All six were professional military men, veterans of the Seven Years’/French and Indian War: Clinton, Cornwallis and Burgoyne had fought only in Europe, while Howe and Carleton had fought in the Quebec campaign that culminated in Wolfe’s capture of the fortified city, and Gage had been a part of the Braddock expedition and thus seen Washington up close in action. And by and large, with the arguable exception of Gage, they fought with tactical skill and professionalism against the Americans. Yet they have gone down in history as architects of a great failure, weak in comparison to predecessors like Wolfe and dwarfed by the likes of Wellington who succeeded them. Aside from Carleton, only Cornwallis really survived the war with his domestic reputation and career intact, going on to years of highly influential service as a colonial administrator in Ireland and India that shaped the Empire in important ways. Howe was the only other one of the six besides Cornwallis to command troops in combat again, for a time during the early Napoleonic Wars.
The British failure was partly a matter of the personalities involved, but also one of basic strategic incoherence. They never really had a fully thought-out strategy. Only Clinton and Cornwallis really seemed to understand the paramount importance of putting Washington’s army out of business early in the war, and their aggressive plans of flanking attacks and hot pursuits were frequently overriden by Gage and Howe, who were less apt than Washington to heed the good advice of their subordinates. Washington learned from his mistakes; Howe, in particular, did not, on multiple occasions settling down to stationary positions when he should have been finishing off Washington.
The British could have adopted a scorched-earth approach like Sherman in the Civil War; General James Grant urged the burning of major cities in the North, and in the southern campaign Banastre Tarleton’s forces (including Loyalist partisans) did what they could to spread terror in the countryside, including some notorious examples of bayoneting wounded or surrendering Americans. Cornwallis near the end of the war in Virginia would set thousands of slaves free as a foreshadowing of Lincoln’s Emancipation Proclamation, albeit solely for tactical purposes. But, as regular forces facing guerrilla insurgencies often do, they took a halfway path that was the worst of both worlds: heavy-handedness and occasional atrocities were crucial to raising the militia against Burgoyne in New York and Cornwallis and Tarleton in the Carolinas, yet they failed to pursue a sufficiently merciless approach to annihilate the Continental Army or destroy its economic base of support.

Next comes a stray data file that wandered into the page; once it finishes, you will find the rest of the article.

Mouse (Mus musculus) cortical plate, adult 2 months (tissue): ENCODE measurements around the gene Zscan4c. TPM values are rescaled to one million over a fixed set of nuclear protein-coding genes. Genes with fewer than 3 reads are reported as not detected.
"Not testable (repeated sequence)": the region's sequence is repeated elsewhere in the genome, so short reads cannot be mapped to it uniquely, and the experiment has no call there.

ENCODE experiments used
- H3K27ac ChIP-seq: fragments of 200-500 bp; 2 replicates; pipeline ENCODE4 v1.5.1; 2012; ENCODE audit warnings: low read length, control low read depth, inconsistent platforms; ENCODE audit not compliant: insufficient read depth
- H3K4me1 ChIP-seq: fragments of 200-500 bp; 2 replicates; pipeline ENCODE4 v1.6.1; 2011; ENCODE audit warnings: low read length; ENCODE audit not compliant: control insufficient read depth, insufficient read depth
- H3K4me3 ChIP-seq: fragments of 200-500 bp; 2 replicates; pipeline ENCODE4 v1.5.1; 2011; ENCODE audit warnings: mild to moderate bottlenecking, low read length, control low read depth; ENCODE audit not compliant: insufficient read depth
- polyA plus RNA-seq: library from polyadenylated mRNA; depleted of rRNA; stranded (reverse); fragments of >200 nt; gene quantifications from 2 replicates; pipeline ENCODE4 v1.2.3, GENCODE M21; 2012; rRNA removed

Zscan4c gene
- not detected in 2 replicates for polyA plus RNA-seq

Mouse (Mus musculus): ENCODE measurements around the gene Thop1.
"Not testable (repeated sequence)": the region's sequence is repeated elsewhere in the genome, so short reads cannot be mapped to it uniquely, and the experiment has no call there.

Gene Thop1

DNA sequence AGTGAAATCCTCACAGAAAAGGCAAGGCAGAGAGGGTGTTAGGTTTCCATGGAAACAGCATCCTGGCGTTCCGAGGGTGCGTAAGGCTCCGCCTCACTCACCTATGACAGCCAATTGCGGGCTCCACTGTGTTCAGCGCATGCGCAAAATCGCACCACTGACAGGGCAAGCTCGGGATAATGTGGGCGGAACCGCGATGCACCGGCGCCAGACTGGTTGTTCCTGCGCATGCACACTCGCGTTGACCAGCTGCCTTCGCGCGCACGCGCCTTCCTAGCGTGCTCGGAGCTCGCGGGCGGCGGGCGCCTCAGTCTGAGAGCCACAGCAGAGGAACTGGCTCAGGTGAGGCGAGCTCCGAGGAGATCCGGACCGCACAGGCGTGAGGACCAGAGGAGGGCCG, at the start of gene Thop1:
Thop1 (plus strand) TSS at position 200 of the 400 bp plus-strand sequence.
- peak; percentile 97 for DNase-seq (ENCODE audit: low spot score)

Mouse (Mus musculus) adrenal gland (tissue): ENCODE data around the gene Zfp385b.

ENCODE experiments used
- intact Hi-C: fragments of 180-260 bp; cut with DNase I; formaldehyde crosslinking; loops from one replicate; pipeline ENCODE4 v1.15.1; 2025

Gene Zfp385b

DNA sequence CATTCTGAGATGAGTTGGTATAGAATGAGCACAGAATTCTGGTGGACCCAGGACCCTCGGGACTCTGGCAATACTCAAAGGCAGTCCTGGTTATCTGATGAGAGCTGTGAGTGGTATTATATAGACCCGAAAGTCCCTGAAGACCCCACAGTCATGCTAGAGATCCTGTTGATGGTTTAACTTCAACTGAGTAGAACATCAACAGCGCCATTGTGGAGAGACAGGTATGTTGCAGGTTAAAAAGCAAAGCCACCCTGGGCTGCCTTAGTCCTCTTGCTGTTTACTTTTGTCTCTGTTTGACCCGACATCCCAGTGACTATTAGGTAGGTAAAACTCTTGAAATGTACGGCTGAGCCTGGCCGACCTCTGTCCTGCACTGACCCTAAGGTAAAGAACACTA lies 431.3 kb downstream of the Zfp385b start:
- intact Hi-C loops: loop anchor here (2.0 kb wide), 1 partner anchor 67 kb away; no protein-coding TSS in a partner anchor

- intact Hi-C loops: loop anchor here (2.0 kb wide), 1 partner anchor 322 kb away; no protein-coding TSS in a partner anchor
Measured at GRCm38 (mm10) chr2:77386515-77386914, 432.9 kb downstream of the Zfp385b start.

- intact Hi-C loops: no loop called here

Like the Americans, the British were riven by petty jealousies and contending egos; unlike the Americans, they never had a Washington to keep those divisions from impeding operations, and unlike the Americans, their civilian government was too far away to provide supervision. Burgoyne’s appointment to lead the Saratoga expedition alienated both Carleton, who resigned in protest, and Clinton. In the case of Clinton, while he was usually right about tactics (notably his preference for outflanking the militia from the rear at Bunker Hill and for encircling Washington in New York), his flaw (which probably contributed to his advice being ignored) was his inability to work well with others. Though not entirely through faults of his own, it was Clinton’s failure to arrive with timely reinforcements that led to the surrenders of Burgoyne at Saratoga and Cornwallis at Yorktown.
The human element of good generalship can be fortuitous, but it is also a product of the civilian and military cultures that produce armies. In the long run, the Americans had a clearer strategy, greater unity of purpose and command and more adaptable leadership, and that made the difference.
In Part III: the role of the militia.